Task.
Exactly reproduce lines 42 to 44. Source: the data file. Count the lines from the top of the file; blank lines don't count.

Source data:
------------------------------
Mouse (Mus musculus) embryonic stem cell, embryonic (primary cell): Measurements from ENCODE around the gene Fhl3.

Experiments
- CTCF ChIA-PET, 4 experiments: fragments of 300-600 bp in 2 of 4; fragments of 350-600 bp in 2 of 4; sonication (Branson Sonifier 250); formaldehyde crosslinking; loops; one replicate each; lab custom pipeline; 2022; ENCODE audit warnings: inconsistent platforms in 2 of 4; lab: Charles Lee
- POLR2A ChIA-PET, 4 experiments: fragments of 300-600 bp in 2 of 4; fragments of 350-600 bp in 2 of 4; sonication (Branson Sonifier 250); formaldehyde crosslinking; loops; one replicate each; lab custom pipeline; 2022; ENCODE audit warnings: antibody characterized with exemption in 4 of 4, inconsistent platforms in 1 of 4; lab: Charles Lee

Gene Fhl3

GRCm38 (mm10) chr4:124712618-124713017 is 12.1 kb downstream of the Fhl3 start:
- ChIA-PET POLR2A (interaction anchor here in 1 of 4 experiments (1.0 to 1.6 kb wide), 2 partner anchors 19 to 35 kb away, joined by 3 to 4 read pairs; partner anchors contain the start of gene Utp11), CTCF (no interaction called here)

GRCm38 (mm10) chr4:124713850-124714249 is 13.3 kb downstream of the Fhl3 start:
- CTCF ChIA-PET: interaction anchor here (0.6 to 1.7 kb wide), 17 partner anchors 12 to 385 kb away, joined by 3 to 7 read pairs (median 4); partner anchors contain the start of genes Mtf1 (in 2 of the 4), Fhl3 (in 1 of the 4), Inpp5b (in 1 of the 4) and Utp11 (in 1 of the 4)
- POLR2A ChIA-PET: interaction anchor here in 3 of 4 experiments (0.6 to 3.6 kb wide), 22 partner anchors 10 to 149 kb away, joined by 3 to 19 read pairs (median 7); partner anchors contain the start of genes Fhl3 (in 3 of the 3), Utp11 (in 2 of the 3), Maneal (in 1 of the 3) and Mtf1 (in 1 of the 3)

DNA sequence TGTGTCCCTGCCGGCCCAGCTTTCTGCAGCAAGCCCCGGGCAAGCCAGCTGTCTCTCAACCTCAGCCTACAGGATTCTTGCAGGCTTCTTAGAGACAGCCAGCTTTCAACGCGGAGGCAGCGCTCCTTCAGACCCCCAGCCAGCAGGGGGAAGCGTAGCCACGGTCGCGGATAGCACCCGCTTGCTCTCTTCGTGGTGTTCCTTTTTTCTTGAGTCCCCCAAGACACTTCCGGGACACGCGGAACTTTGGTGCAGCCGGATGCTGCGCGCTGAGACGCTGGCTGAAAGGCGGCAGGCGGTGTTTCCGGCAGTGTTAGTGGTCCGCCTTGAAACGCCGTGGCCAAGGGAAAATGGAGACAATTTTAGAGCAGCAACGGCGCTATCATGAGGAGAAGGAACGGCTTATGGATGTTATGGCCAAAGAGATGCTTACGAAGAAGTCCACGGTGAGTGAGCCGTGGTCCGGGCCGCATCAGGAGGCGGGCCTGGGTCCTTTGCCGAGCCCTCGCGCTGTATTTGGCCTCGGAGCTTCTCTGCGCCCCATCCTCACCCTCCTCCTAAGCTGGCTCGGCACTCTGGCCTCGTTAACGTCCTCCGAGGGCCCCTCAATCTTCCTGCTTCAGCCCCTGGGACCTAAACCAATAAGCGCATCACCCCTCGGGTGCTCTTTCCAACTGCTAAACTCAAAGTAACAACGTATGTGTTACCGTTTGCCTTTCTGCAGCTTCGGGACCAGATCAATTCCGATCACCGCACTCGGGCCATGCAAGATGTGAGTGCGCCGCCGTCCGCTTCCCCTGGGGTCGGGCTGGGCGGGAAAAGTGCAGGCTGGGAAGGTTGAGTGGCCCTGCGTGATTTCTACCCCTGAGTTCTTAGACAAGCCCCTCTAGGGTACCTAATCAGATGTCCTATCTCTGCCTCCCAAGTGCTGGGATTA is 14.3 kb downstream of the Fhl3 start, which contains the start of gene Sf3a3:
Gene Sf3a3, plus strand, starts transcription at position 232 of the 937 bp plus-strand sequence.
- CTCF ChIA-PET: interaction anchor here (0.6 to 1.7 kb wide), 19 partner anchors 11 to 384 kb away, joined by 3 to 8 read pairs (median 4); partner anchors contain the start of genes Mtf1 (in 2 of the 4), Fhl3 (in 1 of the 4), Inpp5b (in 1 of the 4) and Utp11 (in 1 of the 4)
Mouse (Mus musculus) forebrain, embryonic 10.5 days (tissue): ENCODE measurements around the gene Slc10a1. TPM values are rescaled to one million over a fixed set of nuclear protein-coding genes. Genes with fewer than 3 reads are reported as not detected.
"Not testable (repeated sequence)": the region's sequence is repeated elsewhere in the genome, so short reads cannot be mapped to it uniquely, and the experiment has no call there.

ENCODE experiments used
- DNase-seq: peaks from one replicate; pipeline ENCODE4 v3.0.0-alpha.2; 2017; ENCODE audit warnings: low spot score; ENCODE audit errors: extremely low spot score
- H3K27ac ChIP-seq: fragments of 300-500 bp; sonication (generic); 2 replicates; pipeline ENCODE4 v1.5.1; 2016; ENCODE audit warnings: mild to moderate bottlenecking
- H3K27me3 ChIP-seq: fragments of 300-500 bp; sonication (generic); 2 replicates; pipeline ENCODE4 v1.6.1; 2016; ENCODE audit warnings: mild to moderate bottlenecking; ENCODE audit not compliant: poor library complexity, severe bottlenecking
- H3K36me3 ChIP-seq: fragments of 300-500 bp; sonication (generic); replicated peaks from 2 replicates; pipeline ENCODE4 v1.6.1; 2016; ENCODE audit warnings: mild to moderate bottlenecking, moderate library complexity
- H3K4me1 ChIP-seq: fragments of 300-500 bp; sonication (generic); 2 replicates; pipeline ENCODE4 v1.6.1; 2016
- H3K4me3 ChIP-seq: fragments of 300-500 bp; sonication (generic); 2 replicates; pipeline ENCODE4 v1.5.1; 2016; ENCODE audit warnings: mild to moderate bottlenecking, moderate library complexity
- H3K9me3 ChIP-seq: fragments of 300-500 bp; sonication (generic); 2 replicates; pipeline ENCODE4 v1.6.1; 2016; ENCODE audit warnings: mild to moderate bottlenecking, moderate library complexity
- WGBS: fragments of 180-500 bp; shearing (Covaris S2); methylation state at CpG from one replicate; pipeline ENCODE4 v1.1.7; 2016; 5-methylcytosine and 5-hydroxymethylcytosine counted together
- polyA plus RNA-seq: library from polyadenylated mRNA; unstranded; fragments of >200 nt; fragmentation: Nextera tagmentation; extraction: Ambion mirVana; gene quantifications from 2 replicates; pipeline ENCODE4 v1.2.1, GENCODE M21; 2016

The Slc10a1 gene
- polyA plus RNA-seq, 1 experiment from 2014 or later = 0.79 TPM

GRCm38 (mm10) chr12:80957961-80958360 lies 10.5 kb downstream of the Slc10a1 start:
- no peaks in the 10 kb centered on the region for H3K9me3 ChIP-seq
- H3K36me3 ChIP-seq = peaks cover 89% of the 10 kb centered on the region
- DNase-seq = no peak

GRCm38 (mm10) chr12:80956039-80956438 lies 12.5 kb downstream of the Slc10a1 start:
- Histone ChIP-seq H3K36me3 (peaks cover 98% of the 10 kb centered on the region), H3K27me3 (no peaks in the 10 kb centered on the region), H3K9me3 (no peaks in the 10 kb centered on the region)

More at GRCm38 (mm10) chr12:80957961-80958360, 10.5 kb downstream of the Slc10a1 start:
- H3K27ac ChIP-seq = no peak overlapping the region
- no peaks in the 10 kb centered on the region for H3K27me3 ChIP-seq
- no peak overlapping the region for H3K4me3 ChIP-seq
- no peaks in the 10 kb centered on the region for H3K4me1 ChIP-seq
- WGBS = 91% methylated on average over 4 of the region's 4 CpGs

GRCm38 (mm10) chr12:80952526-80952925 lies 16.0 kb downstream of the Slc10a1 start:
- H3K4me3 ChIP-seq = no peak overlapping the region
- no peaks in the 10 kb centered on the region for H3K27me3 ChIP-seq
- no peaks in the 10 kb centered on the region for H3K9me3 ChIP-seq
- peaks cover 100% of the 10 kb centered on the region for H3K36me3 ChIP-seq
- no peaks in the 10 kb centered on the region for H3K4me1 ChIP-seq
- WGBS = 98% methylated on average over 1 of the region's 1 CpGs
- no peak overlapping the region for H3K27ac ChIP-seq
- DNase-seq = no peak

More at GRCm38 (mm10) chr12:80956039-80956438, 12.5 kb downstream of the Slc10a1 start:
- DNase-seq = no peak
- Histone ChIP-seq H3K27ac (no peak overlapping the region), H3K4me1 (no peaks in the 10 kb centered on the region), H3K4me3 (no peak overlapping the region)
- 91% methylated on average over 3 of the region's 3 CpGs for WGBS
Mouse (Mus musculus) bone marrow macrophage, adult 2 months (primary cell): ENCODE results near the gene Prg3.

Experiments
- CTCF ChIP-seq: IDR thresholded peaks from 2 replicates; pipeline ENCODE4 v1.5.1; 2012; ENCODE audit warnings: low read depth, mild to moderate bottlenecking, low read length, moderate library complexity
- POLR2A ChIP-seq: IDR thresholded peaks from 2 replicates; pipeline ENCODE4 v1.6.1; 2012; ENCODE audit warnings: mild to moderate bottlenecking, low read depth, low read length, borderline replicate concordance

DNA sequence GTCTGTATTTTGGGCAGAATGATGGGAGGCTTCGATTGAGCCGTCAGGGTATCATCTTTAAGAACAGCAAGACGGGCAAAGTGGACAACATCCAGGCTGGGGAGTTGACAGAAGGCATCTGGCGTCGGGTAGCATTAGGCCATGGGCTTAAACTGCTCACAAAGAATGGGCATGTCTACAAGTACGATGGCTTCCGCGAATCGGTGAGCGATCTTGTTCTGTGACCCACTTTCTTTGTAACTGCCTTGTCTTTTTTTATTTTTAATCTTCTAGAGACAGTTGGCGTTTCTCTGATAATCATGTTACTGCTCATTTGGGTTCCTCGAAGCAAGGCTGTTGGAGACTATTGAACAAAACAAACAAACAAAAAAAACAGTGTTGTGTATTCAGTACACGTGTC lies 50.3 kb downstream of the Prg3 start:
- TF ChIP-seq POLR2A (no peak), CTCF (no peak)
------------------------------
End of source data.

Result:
- no peaks in the 10 kb centered on the region for H3K27me3 ChIP-seq
- no peaks in the 10 kb centered on the region for H3K9me3 ChIP-seq
- peaks cover 100% of the 10 kb centered on the region for H3K36me3 ChIP-seq